For me, it was a night of faking happiness, a night that oscillated between bathroom breaks that lasted too long and water breaks that happened far too often. I can let my smile slip during the breaks. It’s like coming up for fresh air — an escape from being hyped up by my friends, when all I want is to be out of this nightmare.

When my mom picked me up at the end of the night, I reassured her that, yes, I had had the best time, and of course I couldn’t wait until the next dance, and don’t worry, my shoes and dress were perfect.

I never did get to dance with Will.

Don’t make jokes about suicide.

I often imagine what it must be like to go to a social event like this and not have crippling anxiety. What it must feel like to not constantly be told to just have fun and relax, when that’s all I’ve ever wanted but can never have.

Instead, I get this: The sight of a mosh pit makes my stomach churn. I go to the bathroom 10 times an hour. Self-deprecating thoughts barrel through my mind during the attacks. When it’s finally over, I hate myself even more for not being a “normal”  teen. I loathe myself for not “getting over it and getting out there.”

Sometimes I try, only to be met with a lightning heart rate. I think I’m having a heart attack. Someone opens the bathroom door, and the space fills with laughter. I suffocate my cries so that I won’t be heard, hold my mouth closed as tears streak down my face.

Of course, no one can know that this is happening. I’ve perfected the cycle that allows me time alone without staying away so long that someone might come looking for me — that would only add to my anxiety!

Years later, I gear up for another dance. “This time, it’ll be different,” I tell myself. What I mean is, “I’ll be different.” Because I don’t feel normal with this disorder. The dance isn’t different. I sink down to my knees on the bathroom floor.

“I’m going to shoot myself,” you said. You were someone I trusted. Thank God, I wasn’t in a bad place when you said that. I started to tell you to not make jokes about suicide, only each word I wrote felt less powerful than the previous.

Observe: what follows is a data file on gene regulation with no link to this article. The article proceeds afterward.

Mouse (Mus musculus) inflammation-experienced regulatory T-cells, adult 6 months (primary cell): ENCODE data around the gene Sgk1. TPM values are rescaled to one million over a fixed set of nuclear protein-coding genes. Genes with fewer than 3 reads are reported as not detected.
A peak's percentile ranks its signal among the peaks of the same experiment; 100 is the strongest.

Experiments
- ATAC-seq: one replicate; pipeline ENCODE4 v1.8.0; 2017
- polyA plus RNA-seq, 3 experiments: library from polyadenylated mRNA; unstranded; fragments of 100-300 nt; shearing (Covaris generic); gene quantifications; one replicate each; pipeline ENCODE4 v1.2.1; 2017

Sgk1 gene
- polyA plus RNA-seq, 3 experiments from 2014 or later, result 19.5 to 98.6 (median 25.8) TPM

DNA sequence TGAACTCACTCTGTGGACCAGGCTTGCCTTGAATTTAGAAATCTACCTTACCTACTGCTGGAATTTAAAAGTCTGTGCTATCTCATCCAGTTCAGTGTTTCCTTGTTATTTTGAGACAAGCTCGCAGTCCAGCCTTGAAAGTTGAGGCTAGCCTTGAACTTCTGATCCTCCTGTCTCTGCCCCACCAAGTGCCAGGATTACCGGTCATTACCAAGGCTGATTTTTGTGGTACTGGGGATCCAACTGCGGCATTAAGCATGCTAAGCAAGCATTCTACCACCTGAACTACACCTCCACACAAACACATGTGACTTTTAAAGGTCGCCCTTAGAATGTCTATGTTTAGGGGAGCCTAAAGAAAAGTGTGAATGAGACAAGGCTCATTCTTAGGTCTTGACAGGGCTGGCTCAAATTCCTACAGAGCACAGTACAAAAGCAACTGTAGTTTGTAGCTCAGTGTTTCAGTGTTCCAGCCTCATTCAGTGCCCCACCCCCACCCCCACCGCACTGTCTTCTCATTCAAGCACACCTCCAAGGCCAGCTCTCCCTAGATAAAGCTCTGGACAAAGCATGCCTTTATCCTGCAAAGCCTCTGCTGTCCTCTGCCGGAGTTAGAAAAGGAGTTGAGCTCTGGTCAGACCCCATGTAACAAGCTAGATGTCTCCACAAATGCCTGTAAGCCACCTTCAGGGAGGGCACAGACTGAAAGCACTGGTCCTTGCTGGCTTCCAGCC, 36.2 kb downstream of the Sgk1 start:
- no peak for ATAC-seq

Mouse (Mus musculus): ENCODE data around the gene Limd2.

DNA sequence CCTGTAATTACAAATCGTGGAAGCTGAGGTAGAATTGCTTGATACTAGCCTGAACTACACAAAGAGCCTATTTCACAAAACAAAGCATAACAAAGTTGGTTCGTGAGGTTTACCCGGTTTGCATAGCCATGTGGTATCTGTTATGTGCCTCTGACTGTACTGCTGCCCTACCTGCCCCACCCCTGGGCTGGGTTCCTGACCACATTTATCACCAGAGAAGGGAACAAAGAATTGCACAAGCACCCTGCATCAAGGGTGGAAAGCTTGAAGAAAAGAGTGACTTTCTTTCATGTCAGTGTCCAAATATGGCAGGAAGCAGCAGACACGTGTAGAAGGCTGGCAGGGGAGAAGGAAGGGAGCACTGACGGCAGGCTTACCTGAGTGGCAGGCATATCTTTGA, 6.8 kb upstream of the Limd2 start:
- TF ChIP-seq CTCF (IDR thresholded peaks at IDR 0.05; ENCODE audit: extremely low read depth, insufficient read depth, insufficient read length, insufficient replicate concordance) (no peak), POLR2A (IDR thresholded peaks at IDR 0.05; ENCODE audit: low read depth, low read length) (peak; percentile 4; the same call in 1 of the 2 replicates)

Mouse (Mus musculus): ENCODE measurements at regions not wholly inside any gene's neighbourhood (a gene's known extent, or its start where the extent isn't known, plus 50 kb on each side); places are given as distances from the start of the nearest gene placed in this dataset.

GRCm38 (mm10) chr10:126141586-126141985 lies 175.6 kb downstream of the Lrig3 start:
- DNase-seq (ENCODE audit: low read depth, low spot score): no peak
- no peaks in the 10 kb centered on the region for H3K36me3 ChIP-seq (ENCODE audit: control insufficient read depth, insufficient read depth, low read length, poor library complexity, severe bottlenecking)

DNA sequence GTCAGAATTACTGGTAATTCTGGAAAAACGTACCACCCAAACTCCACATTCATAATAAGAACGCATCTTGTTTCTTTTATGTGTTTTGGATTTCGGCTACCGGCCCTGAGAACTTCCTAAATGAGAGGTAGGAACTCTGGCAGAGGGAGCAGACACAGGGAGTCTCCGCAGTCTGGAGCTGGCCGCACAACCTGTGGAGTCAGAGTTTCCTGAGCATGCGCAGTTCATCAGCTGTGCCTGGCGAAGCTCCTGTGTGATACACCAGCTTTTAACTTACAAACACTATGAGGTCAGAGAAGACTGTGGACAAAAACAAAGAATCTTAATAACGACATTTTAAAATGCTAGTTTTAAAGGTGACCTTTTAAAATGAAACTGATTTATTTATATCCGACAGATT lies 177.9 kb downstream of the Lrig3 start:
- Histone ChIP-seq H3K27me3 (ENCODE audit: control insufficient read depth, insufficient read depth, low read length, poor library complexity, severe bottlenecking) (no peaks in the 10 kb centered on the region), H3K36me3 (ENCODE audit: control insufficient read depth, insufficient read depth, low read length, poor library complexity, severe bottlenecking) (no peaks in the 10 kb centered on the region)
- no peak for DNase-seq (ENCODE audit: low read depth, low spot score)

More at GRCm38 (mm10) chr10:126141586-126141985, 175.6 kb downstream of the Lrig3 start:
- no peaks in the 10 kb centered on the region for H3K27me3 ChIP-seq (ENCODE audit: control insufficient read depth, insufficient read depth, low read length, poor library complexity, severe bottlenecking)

How can someone who’s never held a handful of pills and wondered if they were strong enough to make it through the next class or even the next five minutes understand?

Many teenagers think depressive thoughts are part of growing up.

It is important to think about how you use words like “depression” or “anxiety.” My depression does not come from getting one bad grade on a quiz. I wish it were that trivial.

I realize there may be readers who suffer, or believe they suffer, from depression. The way I experience depression and anxiety may not be the same way someone else might experience them. The last thing I want to do is to discourage others from getting help if they need or want it, or to make people think their feelings are not valid because they have not been medically diagnosed.

Many teenagers believe that suffering depressive thoughts is just part of growing up. It’s why I didn’t think to ask for a therapist until late into my symptoms.

Please think before speaking. Remind yourself of the power and the potential hurt in your words. There may just be someone nearby who truly suffers from an illness you can only speak about.

Gabriella Casagrande is in her second-to-last year of high school, currently studying at School Year Abroad in Rennes, France. She plans to complete high school at the Dana Hall School in Massachusetts. Her favorite classes include science, history and politics. Outside of school, her interests include soccer, music and volunteering. She hopes to make a career in sports medicine or with an organization such as Médecins Sans Frontières, at the intersection of health and humanitarian aid.

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Health and WellnessMental health: Choose your words carefully